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Missed Periods (Amenorrhea)

What is amenorrhea?
Amenorrhea is when a woman does not have her periods.

There are two kinds of amenorrhea. The first kind is when you haven't had your period at all by the time you are 16 years old. The second kind is when you are used to having periods and you stop having them for 3 months in a row or longer.

What is the cause?
If you have never had a period:
If you've never had periods, you may have late puberty. This may happen if you are very thin or very athletic. Some of the other causes may be:

  • You have a hormone problem.
  • There is a problem with your uterus, vagina, or ovaries.

It's a good idea to get a checkup. Your health care provider can make sure you do not have any of these problems.

If you've had periods before:
A missed period may be caused by pregnancy, breast-feeding, or birth control pills.

Your periods could have stopped for many other reasons. It may have to do with your emotions. You may:

  • live with a lot of stress
  • be sad or depressed
  • take medicine, which might affect your periods, for nervousness or depression

You may have a problem with your glands. You may:

  • have a tumor in the brain or an ovary or other glands
  • have a cyst in an ovary
  • have a problem with your thyroid
  • make too much prolactin (a hormone)

You may have other health problems. You might:

  • have a chronic illness
  • have a brain injury
  • have a problem with your uterus
  • have an IUD containing progesterone
  • have had chemotherapy or radiation therapy
  • have had an injury from surgery
  • have primary ovarian failure (cause is unknown)

And finally you may:

  • not get enough to eat
  • exercise every day for hours at a time
  • smoke a lot
  • have lost or gained weight suddenly

After a certain age, usually after 45, your periods will permanently stop. This is called menopause. Your periods will also stop if your uterus is taken out by surgery.

What are the symptoms?
Other symptoms you may have will depend on why your period has stopped.

How is it diagnosed?
When you don't have your periods, most of the time it does not mean you have a serious disease. But it's not always easy to figure out why they have stopped. Work with your health care provider. Do what he or she advises.

You will need to:

  • tell your provider your medical history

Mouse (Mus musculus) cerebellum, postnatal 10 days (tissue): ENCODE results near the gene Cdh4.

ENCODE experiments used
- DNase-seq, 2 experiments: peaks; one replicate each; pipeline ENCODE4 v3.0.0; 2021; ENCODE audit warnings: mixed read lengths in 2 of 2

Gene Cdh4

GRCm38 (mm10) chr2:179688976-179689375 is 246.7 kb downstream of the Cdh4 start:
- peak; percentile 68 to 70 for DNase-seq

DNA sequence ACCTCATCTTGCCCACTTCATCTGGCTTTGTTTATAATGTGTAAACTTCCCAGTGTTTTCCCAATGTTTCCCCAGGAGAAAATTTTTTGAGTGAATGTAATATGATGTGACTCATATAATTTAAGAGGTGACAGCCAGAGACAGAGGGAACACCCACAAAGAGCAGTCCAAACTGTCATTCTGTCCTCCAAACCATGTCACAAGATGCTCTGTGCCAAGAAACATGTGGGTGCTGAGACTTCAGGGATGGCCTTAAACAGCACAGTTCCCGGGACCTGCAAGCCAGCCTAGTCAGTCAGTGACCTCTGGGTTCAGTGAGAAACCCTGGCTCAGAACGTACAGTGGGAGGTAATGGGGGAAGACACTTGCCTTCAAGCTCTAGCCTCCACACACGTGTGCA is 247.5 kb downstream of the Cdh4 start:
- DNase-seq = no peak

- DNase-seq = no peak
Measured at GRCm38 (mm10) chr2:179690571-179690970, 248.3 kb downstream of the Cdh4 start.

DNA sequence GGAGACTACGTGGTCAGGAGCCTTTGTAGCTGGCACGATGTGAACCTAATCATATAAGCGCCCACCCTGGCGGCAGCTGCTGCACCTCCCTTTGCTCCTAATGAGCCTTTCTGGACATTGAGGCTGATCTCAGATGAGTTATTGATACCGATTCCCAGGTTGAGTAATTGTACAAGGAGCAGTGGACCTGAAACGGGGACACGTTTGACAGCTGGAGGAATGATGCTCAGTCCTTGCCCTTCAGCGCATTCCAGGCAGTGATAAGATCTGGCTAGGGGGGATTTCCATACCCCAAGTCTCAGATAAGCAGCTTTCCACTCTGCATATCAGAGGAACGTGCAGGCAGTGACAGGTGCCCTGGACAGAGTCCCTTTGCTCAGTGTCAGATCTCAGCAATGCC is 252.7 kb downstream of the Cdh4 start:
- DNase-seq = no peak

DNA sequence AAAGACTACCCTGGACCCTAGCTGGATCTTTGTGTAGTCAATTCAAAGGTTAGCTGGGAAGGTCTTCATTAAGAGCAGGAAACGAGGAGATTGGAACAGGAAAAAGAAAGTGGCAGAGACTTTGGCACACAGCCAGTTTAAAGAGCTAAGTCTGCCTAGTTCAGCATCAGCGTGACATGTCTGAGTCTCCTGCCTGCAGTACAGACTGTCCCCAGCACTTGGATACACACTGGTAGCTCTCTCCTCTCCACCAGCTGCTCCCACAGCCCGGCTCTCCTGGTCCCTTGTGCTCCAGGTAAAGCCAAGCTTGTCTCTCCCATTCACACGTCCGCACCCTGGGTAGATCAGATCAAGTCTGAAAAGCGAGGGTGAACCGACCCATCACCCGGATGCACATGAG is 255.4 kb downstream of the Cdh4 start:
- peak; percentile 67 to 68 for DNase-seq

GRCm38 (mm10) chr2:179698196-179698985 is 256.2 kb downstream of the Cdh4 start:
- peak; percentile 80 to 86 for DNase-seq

• have a pelvic exam
  • have blood tests, X-rays, scans, or other tests as needed

How is it treated?
Your treatment depends on what is causing the problem. You may not even need treatment. Or:

  • You may just need to eat and exercise in a different way.
  • You may need to learn to manage stress at work, home, or school.
  • You may need to take hormone medicine, like birth control pills.
  • You may need surgery.

Your health care provider will talk to you about what treatment will be best for you.

When will my periods come back?
If you have no periods because you have had your uterus taken out or because of menopause, your periods will never come back.

If you have just stopped taking birth control pills, shots, or implants, your periods may come back in a few weeks. It could take as long as a year or more.

If you've been sick or under a lot of stress, most likely your periods will start back after a time.

How can I take care of myself?
If you miss more than 2 periods in a row, see your health care provider. Tell your provider about any medicines you are taking.

If your periods don't come every month, keep a record of them. Write down:

  • the dates that they start
  • how long they last
  • how heavy the flow is
  • problems you may have with them

If you have no periods at all, try to remember and write down:

  • when you had your last period
  • how long it lasted
  • how heavy or light the flow was

Try to find out if any woman in your family has had a problem similar to yours.

Follow your health care provider's advice.

What can be done to help prevent missing a period?
To keep your periods normal, it is important to stay healthy:

  • Eat and exercise to keep a healthy weight.
  • Don't use alcohol or street drugs.
  • Medicines like sleeping pills can also make your periods stop.
  • Don't smoke.
  • Get the help you need to lower stress and problems in your life.
  • Talk to your friends, family, or a counselor for support.
  • Try to balance your work, play, and rest.